10 Tips For Maintaining a Healthy Voice

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Today is a day to celebrate voices. Each year since 2002, World Voice Day (WVD) has been internationally recognized on April 16. This year’s theme, “Voice: The Original Social Media,” illustrates how we use our voice every day to communicate, interact and express ourselves. It’s easy to take your voice for granted – but when it isn’t working like it should, its importance becomes quickly evident.

My job is to evaluate and treat children and adults with a range of vocal challenges. I help people who have everything from dysphonic (hoarse) voices to extraordinary voices. My unique skill set as a PhD voice pathologist and professional performer with a musical theatre education provides the basis for bridging the gap between art and science of the voice.

As a private practice voice clinician and researcher at The Professional Voice Center of Greater Cincinnati, I was honored to recently join a team of researchers at the Center for Pediatric Voice Disorders to work on a collaborative, multi-year study between Cincinnati Children’s and the Cincinnati Boychoir. Although still in its initial stages, the study is allowing us take a scientific look at young, healthy boys’ voices and how they develop through puberty.

This study of voices will be beneficial to us as we seek to understand as much as possible about voices so that knowledge can be used to better help individuals who do not have healthy voices.

As WVD is designed to show us, maintaining a healthy voice is important for everyone no matter what you do or what stage of life you’re in, so follow these tips to help keep your voice in its best condition:

  1. Stay hydrated by drinking lots of water. This helps the natural mucus your body creates act like lubricant for your vocal folds.
  2. Be conscious of your diet – avoid spicy or acidic foods that may give you acid reflux, heartburn or an upset stomach. These can lead to damage to your vocal folds.
  3. Avoid yelling, screaming and abusing or overusing your voice.
  4. Warm up your voice before heavy use and allow time to give your voice a break, especially if you’re using it a lot (i.e. teachers, cheerleaders, performers, and fans at sporting events).
  5. Consider using a humidifier at home if the air in your home is especially dry as it provides added moisture to the air you breathe.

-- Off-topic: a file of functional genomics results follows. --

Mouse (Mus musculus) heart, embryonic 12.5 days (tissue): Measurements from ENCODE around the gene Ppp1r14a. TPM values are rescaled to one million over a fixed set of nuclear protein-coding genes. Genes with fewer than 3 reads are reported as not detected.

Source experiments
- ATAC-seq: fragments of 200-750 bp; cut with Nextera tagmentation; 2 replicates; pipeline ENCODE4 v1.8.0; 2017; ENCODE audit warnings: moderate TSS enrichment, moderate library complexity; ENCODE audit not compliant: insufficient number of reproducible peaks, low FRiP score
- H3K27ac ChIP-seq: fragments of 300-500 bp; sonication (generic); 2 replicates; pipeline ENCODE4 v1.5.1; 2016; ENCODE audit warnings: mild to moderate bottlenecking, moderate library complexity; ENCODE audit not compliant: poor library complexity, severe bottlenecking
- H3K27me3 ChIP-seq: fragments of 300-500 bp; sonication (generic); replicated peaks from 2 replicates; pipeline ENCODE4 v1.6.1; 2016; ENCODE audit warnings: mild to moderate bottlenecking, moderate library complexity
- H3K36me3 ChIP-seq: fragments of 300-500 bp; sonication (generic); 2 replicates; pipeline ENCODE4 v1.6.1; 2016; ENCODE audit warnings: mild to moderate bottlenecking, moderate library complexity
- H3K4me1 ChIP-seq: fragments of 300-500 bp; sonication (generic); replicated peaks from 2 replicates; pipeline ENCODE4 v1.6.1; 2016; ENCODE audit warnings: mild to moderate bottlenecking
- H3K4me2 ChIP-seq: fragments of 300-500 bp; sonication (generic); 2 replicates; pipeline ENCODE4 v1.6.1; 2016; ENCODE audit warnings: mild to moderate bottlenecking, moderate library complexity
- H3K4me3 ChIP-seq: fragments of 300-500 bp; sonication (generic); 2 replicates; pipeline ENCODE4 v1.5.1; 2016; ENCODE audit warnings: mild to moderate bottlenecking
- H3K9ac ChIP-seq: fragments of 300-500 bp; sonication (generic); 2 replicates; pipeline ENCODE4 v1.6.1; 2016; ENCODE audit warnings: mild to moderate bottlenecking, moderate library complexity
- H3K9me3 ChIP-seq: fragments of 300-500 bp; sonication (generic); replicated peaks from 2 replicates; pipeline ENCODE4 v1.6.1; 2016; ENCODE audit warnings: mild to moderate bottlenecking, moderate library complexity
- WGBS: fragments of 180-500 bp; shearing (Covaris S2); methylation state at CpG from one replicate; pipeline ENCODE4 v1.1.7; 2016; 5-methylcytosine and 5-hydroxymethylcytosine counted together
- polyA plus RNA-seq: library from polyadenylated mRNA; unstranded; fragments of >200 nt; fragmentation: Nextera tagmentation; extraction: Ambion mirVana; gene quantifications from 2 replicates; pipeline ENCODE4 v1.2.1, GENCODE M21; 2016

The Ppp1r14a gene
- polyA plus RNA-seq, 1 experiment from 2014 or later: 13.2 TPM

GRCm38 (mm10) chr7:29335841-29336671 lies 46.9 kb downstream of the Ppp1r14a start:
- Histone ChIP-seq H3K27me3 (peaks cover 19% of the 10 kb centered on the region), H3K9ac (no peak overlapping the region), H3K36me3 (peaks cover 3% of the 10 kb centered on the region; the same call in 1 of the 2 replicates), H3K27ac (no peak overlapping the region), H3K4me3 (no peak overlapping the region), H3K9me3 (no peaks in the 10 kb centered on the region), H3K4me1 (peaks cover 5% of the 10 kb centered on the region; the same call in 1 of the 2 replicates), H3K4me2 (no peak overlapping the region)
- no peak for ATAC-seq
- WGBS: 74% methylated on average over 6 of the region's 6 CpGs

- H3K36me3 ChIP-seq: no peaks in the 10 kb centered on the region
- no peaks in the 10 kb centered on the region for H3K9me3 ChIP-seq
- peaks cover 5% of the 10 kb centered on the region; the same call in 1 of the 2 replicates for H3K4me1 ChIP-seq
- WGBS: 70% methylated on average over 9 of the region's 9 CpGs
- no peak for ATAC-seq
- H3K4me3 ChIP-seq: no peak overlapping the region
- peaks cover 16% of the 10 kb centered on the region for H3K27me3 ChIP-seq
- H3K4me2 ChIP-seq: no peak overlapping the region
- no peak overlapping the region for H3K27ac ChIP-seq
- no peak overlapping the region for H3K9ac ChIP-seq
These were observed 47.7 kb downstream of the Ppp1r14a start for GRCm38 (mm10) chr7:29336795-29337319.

6. Don’t smoke; avoid areas where secondhand smoke is prevalent.
  7. If you’re experiencing differences or changes in your voice (because of puberty, overuse or injury), don’t overcompensate or try to imitate a “normal” sounding voice. You will likely do more damage than good.
  8. Minimize throat clearing; it can cause injury by harshly banging the vocal folds together.
  9. If you do have a sore or scratchy throat, try resting your voice or seeking medical attention if it does not resolve within a few days.
  10. Seek professional help if you have concerns. Voice specialists and pathologists are available to work through issues with you or your child in one-on-one therapy sessions. With questions, parents can call the Center for Pediatric Voice Disorders at 513-636-0336.

Voice is very much a part of your identity and I believe strongly that it is an asset that is worth protecting. And it’s even more important if your voice is part of your career or your passion. If you have a performer in the family, be sure to check out my five tips for vocalists from World Voice Day 2014.

I hope you’ll take time today to have a glass of water and take a moment to appreciate your voice in honor of WVD.

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Wendy LeBorgne, PhD, CCC-SLP

About the Author: Wendy LeBorgne, PhD, CCC-SLP

Dr. LeBorgne is the voice pathologist, singing voice specialist, and director of the Blaine Block Institute for Voice Analysis and Rehabilitation (Dayton, Ohio) and The Professional Voice Center of Greater Cincinnati. She also holds an adjunct professor position at Cincinnati College-Conservatory of Music as its Voice Consultant. She has authored and co-authored peer-reviewed research for publications, books and training DVD’s. Her newest book, The Vocal Athlete, and its companion workbook are designed to bridge the gap between singing and science. In addition to her work, Dr. LeBorgne continues to maintain an active professional performing career.

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